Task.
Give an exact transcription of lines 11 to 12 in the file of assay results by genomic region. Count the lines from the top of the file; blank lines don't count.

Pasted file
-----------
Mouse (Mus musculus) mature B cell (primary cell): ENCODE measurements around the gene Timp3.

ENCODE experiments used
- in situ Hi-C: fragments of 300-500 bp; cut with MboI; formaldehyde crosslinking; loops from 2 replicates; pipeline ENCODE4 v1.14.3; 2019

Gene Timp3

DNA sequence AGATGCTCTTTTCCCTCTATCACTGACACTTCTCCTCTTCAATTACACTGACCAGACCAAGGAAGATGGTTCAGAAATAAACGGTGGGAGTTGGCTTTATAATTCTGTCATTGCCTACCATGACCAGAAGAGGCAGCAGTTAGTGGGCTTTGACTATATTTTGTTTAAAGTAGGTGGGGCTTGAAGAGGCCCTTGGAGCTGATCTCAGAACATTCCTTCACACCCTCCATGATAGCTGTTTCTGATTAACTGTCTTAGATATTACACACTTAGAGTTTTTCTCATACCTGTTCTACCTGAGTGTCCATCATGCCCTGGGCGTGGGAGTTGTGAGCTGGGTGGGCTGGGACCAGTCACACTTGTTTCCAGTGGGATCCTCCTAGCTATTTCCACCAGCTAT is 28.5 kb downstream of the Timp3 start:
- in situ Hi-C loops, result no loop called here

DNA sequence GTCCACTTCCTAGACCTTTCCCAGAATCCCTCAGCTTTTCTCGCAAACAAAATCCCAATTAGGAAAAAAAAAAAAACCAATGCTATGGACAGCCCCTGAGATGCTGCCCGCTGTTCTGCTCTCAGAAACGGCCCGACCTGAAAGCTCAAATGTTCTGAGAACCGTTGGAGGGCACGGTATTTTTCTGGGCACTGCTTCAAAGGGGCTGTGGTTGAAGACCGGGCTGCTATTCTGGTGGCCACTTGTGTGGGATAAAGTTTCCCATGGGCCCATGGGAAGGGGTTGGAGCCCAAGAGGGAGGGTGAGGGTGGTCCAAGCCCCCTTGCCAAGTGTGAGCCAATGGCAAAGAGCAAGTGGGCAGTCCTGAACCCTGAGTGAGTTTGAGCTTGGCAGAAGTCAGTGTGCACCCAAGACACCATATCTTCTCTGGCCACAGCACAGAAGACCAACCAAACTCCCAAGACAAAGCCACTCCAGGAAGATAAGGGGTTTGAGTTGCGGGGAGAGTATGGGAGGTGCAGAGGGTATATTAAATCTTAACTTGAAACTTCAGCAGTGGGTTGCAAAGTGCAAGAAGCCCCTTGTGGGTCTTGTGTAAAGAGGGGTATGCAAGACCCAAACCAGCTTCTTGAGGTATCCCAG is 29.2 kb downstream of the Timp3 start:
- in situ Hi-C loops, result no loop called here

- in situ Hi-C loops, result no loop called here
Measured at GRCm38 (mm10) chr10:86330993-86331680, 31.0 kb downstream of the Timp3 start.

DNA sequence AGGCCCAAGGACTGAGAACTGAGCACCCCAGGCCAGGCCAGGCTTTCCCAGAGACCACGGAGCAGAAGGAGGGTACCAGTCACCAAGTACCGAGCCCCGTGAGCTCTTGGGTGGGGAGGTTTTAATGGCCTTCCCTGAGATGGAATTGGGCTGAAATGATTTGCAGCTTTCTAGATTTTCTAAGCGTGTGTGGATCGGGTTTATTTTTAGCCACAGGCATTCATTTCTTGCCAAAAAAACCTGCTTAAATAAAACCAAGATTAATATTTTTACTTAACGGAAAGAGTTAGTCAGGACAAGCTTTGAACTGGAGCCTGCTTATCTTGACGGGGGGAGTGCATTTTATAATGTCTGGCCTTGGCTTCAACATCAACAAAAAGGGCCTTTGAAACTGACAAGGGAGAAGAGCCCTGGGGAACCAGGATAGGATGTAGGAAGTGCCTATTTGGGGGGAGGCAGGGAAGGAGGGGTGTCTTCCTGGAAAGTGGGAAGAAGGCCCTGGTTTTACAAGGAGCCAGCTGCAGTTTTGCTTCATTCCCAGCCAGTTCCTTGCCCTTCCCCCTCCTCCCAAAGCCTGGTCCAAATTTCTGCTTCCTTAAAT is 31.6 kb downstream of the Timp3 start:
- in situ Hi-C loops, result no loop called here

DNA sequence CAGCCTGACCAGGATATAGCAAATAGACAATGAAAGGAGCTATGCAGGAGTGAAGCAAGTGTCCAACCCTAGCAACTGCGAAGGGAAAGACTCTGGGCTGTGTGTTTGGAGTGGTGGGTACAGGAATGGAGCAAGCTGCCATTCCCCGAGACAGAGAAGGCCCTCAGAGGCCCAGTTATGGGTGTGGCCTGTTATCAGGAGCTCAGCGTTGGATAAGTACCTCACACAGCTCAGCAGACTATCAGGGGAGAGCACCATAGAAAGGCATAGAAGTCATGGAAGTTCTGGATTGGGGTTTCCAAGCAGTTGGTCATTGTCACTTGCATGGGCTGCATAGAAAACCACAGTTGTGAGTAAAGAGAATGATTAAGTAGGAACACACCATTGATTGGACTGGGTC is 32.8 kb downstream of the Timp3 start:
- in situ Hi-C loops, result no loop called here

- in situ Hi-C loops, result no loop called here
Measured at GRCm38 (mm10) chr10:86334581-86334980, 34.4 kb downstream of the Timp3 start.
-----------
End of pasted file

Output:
DNA sequence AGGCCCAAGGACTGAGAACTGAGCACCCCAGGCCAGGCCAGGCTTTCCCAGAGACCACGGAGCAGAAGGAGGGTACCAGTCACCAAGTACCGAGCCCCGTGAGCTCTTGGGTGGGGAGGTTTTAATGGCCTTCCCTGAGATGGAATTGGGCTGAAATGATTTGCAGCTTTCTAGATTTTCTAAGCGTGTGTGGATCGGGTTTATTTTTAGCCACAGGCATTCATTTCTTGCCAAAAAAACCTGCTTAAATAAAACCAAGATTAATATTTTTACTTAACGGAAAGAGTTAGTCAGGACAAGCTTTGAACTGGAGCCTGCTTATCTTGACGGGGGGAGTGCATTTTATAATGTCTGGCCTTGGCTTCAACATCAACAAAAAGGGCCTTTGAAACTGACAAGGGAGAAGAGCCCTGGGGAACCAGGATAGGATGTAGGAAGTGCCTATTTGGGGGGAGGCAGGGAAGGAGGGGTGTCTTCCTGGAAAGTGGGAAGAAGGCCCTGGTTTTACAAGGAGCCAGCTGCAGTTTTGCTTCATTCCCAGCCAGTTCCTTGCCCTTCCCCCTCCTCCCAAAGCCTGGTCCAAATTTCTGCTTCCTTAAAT is 31.6 kb downstream of the Timp3 start:
- in situ Hi-C loops, result no loop called here